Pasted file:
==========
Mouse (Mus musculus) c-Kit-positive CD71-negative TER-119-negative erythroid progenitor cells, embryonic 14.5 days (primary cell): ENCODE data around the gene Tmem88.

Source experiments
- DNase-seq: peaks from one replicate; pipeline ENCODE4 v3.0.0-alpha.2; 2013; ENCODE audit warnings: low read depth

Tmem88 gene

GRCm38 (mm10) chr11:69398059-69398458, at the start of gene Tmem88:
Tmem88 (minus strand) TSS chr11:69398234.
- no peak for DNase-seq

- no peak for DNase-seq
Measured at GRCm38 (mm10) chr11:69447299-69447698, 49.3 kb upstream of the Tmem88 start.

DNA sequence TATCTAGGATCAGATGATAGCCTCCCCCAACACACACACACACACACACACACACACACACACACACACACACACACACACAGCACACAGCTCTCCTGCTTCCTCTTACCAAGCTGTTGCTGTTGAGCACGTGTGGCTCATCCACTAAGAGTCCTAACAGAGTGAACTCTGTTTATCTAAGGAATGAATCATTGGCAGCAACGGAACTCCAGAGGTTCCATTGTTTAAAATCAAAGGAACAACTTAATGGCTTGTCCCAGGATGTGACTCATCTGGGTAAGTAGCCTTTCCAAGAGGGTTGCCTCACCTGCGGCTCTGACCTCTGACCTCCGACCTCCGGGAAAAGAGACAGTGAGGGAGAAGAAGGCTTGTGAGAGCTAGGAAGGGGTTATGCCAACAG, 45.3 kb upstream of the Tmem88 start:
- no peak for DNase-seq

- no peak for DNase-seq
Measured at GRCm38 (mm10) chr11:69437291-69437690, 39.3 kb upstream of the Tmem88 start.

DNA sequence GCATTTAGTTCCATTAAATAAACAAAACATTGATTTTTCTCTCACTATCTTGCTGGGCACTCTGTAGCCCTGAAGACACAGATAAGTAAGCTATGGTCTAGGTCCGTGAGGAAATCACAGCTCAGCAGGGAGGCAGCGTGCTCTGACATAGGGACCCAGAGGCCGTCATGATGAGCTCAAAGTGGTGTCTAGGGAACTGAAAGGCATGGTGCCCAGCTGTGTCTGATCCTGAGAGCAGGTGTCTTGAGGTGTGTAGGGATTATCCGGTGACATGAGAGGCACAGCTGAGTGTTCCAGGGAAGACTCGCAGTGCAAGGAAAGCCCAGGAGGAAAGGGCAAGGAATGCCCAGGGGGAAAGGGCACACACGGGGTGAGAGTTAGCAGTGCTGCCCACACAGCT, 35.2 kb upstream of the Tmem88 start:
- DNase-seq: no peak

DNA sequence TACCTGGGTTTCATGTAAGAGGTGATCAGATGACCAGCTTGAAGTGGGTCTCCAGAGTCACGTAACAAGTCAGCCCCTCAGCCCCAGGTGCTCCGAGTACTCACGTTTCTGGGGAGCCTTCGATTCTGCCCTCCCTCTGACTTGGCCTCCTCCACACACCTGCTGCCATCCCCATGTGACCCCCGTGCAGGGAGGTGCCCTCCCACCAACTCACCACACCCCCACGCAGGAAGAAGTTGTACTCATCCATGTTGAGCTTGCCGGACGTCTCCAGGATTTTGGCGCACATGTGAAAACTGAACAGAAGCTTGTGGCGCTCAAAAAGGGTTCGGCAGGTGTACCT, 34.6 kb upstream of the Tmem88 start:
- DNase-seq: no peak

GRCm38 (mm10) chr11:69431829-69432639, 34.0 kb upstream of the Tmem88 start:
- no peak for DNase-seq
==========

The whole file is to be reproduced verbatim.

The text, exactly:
Mouse (Mus musculus) c-Kit-positive CD71-negative TER-119-negative erythroid progenitor cells, embryonic 14.5 days (primary cell): ENCODE data around the gene Tmem88.

Source experiments
- DNase-seq: peaks from one replicate; pipeline ENCODE4 v3.0.0-alpha.2; 2013; ENCODE audit warnings: low read depth

Tmem88 gene

GRCm38 (mm10) chr11:69398059-69398458, at the start of gene Tmem88:
Tmem88 (minus strand) TSS chr11:69398234.
- no peak for DNase-seq

- no peak for DNase-seq
Measured at GRCm38 (mm10) chr11:69447299-69447698, 49.3 kb upstream of the Tmem88 start.

DNA sequence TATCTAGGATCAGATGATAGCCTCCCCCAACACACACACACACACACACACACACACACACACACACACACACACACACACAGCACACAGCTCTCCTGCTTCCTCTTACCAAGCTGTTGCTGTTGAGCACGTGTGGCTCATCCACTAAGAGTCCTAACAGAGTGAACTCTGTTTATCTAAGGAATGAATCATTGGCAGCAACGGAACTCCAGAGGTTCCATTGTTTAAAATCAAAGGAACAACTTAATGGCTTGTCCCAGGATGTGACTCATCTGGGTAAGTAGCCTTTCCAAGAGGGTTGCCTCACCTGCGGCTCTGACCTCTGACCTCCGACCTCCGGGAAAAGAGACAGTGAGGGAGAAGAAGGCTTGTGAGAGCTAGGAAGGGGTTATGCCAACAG, 45.3 kb upstream of the Tmem88 start:
- no peak for DNase-seq

- no peak for DNase-seq
Measured at GRCm38 (mm10) chr11:69437291-69437690, 39.3 kb upstream of the Tmem88 start.

DNA sequence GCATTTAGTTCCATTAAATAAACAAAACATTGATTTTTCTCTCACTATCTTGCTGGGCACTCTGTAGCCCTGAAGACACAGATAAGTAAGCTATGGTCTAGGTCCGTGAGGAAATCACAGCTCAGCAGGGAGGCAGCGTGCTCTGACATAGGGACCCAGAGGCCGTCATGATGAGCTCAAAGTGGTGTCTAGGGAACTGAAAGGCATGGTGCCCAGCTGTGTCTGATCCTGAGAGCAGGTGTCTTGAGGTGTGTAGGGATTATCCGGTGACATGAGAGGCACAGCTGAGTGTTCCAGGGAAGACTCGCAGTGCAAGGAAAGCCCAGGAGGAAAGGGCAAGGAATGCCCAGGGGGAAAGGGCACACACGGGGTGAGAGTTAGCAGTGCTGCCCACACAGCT, 35.2 kb upstream of the Tmem88 start:
- DNase-seq: no peak

DNA sequence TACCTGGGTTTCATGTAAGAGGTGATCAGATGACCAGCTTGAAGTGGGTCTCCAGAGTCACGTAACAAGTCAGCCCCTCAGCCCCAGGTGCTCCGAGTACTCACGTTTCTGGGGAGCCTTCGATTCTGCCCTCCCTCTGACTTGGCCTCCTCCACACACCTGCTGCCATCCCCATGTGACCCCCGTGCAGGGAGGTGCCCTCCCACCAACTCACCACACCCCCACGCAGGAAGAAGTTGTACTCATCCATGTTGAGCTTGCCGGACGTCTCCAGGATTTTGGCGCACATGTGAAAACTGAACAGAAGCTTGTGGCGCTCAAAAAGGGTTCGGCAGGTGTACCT, 34.6 kb upstream of the Tmem88 start:
- DNase-seq: no peak

GRCm38 (mm10) chr11:69431829-69432639, 34.0 kb upstream of the Tmem88 start:
- no peak for DNase-seq